15 June 2013
Comments: 2

Minimally Invasive Spine Surgery vs. Open Neck and Back Surgery

Minimally Invasive Spine SurgeryShould you undergo minimally invasive spine surgery or open spine surgery? What’s the difference? If you’re considering undergoing neck or back surgery for a degenerative spine condition like spinal stenosis or a herniated disc, it’s essential that you learn about all of the options that may be available to you and fully understand the risks and benefits associated with each type of procedure.

Elective spine surgery may be suggested to a patient who is living with debilitating pain that has not responded to conservative treatment methods such as pain medication, physical therapy, and others. In cases of common degenerative spine conditions, the goal of both minimally invasive and open spine surgery is to remove some or all of an anatomical abnormality – a bulging disc, herniated disc, calcified ligament, etc. – that is placing pressure on the spinal cord or a nerve root and causing pain. The difference between the two operations is in the surgical approach used to achieve nerve decompression.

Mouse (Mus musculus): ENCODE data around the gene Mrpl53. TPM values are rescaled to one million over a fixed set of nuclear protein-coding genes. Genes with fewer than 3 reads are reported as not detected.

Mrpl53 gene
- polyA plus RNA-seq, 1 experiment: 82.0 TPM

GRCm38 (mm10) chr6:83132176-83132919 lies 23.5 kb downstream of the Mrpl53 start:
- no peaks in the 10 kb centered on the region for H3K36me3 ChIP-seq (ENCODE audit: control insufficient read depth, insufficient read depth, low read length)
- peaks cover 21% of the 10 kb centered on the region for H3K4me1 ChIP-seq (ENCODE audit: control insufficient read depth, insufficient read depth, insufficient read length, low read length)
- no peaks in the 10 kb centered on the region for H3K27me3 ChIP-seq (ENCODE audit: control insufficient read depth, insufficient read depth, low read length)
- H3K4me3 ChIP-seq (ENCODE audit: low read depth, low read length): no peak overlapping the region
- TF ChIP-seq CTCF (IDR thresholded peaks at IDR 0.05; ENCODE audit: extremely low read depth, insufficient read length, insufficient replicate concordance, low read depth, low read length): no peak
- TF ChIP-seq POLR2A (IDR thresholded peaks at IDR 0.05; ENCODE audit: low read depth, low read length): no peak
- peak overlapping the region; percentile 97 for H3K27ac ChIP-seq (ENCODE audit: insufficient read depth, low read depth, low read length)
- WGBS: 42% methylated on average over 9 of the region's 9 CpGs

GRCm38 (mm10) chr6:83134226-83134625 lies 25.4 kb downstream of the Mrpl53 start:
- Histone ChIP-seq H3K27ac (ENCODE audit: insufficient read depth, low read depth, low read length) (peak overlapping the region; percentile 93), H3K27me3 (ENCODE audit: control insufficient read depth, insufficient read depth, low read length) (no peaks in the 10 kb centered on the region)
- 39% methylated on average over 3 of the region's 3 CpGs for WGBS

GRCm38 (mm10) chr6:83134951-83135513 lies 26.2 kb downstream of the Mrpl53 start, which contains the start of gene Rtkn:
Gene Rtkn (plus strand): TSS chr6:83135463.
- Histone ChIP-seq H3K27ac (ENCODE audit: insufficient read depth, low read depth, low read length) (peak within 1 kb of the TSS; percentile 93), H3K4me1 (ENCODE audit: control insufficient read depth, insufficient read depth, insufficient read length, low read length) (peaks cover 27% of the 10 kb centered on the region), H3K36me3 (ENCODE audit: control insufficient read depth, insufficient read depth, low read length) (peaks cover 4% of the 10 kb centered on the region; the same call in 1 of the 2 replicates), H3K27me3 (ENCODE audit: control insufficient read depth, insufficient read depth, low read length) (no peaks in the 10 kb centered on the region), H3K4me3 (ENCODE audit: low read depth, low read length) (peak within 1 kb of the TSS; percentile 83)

Traditional ‘Open’ Neck and Back Surgery

Traditional open neck or back surgery takes a highly invasive approach, requiring large incisions and the dissection of spinal muscles and other soft tissues. If a large portion of spinal anatomy must be removed, a vertebral fusion procedure may also be performed to maintain the structural stability of the spine. Recovering from open spine surgery tends to be quite lengthy, difficult, and painful.

Minimally invasive spine procedures can be effective alternatives to highly invasive open spine surgeries. Most minimally invasive spine procedures involve an endoscope, or camera, that “sees” inside the spine for an operating surgeon; because of this, only small incisions are required and no muscle tissues need be dissected or detached. Nerve decompression is typically achieved with the use of tiny surgical tools and a laser, so there is minimal disruption to the spinal components and spinal stability remains uncompromised. Minimally invasive spine surgery typically allows for a much faster and less arduous recovery than open spine surgery.

Consult your physician or a spine specialist to learn more about these procedures.

2 responses on “Minimally Invasive Spine Surgery vs. Open Neck and Back Surgery

  1. […] rise of minimally invasive back surgeries has helped reduce the number of patients requiring general anaesthesia for spine-related surgery, […]

  2. Honorine says:

    Liz, I am a former coowrker of Sara Fransen. She has spoken of you often .She has great admiration for you and your ability to face up to anything this world throws at you. I would like to tell you I’ll be praying for you on Monday morning. I have very positive feelings everything will work out for you and your family. Your in my prayers,Benadene

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